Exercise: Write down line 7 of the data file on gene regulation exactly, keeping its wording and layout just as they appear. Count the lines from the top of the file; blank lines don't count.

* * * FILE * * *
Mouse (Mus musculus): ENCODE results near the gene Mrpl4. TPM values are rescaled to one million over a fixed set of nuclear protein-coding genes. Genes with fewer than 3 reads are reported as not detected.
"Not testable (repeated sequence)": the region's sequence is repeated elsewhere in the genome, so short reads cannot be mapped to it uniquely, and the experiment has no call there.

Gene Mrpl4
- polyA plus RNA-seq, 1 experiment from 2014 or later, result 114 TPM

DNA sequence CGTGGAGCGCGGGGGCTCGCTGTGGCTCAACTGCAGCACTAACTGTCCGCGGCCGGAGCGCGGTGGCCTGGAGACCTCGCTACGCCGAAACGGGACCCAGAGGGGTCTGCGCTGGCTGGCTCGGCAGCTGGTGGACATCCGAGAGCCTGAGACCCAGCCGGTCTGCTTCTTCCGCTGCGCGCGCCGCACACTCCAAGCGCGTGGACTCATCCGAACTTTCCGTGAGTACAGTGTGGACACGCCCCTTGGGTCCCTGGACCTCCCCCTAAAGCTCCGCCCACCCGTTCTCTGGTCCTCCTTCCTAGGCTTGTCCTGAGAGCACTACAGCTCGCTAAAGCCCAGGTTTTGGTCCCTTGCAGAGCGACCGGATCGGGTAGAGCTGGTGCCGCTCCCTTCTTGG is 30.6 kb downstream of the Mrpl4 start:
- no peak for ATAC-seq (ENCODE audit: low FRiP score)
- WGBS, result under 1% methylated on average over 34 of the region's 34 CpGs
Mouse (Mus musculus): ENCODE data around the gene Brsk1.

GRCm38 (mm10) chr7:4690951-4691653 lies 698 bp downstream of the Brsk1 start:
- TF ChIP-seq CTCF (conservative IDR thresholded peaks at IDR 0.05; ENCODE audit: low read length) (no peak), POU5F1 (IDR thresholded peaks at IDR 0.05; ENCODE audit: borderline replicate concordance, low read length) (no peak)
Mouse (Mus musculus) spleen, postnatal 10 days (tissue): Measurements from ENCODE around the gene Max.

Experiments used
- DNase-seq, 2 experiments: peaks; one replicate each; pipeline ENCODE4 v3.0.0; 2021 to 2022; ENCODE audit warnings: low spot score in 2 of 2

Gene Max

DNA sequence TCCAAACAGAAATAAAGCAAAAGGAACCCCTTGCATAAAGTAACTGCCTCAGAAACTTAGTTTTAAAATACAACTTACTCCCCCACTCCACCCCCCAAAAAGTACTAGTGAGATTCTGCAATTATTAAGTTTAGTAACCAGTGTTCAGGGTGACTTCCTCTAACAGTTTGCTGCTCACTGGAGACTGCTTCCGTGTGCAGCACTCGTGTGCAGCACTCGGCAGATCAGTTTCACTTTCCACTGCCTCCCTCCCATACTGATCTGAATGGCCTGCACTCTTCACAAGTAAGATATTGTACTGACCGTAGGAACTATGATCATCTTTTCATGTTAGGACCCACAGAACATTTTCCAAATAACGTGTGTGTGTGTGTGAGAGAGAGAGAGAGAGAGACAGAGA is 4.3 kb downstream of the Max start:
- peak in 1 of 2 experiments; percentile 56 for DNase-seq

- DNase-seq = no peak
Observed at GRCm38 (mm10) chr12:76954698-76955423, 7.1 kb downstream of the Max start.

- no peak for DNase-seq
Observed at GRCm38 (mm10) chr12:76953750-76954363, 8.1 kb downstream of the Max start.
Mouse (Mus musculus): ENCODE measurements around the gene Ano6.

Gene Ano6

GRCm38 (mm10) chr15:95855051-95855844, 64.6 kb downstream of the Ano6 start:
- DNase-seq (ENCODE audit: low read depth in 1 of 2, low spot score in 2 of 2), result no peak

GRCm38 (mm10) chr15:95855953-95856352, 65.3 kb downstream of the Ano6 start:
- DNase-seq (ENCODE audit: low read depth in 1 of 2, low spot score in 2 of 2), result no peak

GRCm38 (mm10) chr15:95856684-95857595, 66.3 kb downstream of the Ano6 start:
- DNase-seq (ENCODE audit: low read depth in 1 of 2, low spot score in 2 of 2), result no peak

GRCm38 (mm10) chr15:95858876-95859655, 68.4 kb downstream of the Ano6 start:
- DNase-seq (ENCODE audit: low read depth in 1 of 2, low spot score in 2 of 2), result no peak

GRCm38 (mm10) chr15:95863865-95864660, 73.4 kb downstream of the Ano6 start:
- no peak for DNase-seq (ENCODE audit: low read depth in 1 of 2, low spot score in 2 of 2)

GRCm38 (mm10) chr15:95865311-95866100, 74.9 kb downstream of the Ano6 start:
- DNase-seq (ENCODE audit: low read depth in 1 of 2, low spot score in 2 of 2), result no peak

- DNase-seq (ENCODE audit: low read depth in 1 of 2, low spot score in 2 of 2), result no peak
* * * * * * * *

- WGBS, result under 1% methylated on average over 34 of the region's 34 CpGs